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Although critics have tended to regard Hughes’s 1930s short fiction as less politically engaged than his poetry and drama of the same period, Hughes’s Great Depression–period short stories in fact engage in a form of literary radical activism. The stories expose racism as a form of nationalism that articulates interwar US imperialism and domestic fascism. With their understated and ironic tone, Hughes’s short stories are as stylistically effective as any of the most admired Harlem Renaissance–period short stories and as compelling as Black short fiction after the renaissance. Hughes’s short fiction is aesthetically forceful if one accepts the notion that Black fiction of the Great Depression through the civil rights period does not have to emulate modernist, canonical, universalist fiction, art that is allegedly free of ideological content. This chapter examines such stories as “Cora Unashamed” and “The Blues I’m Playing” for both their aesthetic and political distinction.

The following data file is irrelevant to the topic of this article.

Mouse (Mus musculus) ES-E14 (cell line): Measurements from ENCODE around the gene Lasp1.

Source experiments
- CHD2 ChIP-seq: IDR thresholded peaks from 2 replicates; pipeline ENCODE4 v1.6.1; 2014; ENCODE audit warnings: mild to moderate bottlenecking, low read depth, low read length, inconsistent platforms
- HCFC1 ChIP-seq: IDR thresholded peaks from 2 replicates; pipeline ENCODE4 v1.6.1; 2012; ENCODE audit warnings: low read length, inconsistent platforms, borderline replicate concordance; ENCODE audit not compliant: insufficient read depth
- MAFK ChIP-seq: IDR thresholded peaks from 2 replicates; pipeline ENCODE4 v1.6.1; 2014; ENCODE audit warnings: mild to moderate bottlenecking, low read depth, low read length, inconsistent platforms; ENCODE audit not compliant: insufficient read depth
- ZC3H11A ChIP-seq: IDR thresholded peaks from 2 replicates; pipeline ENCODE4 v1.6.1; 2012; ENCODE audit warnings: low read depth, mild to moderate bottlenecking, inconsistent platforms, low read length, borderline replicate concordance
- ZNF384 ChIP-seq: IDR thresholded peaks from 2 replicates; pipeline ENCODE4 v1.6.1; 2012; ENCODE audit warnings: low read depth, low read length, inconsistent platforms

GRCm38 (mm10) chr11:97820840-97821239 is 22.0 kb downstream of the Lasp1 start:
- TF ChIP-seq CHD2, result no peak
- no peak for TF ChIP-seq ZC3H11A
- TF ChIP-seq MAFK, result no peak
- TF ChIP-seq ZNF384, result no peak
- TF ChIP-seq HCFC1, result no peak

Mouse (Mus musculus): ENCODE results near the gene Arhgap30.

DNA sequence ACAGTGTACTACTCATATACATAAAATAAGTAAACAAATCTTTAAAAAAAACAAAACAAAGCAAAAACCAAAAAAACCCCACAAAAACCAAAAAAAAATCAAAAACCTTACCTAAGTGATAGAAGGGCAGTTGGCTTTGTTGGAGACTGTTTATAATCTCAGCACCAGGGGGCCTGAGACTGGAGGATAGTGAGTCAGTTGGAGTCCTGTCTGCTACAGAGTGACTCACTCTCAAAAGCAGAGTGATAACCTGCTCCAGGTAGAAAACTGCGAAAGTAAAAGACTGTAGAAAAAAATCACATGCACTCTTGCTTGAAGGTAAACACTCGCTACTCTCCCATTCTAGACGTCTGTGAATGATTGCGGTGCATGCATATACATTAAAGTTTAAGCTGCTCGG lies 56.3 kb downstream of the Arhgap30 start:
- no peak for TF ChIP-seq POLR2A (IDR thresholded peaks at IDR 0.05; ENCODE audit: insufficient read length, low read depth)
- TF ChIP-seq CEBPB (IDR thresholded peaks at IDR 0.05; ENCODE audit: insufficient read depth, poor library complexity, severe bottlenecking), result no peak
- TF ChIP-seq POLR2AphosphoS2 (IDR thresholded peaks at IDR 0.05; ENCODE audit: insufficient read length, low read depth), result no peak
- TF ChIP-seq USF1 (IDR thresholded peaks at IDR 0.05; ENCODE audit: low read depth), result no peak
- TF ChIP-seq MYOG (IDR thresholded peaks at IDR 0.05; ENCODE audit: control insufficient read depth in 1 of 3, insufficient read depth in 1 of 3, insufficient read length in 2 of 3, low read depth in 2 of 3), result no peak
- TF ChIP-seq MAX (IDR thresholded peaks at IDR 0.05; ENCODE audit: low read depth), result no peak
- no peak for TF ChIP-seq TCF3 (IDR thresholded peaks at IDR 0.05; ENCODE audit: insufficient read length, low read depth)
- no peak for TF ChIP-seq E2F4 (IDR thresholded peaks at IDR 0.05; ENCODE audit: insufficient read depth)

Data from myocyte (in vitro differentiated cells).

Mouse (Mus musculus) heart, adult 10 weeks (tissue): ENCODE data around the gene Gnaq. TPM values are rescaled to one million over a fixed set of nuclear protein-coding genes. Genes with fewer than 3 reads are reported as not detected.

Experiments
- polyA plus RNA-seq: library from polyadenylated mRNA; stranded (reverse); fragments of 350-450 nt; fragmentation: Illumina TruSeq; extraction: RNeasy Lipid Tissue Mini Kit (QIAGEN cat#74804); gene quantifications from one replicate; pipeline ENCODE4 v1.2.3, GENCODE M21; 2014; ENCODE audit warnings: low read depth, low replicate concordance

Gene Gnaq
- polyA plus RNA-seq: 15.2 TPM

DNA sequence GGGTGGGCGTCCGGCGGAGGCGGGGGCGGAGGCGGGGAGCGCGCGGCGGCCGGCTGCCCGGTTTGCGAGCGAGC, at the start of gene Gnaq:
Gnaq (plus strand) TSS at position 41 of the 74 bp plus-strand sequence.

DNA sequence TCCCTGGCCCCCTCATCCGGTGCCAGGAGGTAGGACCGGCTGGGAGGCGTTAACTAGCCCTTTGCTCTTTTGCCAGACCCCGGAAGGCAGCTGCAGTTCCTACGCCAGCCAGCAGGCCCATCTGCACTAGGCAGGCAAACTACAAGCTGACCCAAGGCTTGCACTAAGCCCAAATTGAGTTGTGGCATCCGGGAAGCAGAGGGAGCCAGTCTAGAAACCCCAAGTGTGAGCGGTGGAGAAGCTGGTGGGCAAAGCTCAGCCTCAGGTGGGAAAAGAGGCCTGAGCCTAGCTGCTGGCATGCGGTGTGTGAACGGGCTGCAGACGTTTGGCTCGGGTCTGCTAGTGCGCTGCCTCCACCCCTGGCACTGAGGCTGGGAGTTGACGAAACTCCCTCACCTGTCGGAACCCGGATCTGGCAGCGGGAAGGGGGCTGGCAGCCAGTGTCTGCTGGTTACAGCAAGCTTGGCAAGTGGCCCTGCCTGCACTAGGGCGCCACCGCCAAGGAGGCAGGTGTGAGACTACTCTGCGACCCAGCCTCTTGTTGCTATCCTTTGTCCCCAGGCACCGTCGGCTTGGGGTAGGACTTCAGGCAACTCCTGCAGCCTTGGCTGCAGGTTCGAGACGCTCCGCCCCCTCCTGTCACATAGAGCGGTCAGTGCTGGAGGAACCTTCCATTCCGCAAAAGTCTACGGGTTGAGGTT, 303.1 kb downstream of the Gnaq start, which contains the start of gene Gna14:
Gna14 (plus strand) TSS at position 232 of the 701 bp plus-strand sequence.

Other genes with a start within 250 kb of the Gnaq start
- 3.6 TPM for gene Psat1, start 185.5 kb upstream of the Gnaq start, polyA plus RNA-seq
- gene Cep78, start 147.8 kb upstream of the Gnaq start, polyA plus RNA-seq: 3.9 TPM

Hughes is widely regarded as the Harlem Renaissance’s most eminent Black queer literary figure, yet mapping this repute poses a weighty challenge. Rather than add yet another layer to the debate over Hughes’s sexual identity, this chapter surveys the queer content in his published writings with a view toward sketching the author’s role as a Black queer artist. This chapter takes the position that a foremost responsibility of the contemporary reader is to understand that to read Hughes’s work as queer art through a twenty-first-century sensibility would limit what Hughes’s queer literary art achieves. As with questions about his engagement with leftism, his position on Black uplift, and his temperament regarding the Harlem Renaissance itself, Hughes’s literary art demands to be read in its dense historical, cultural contexts, and in accordance with the author’s passionately private aesthetic.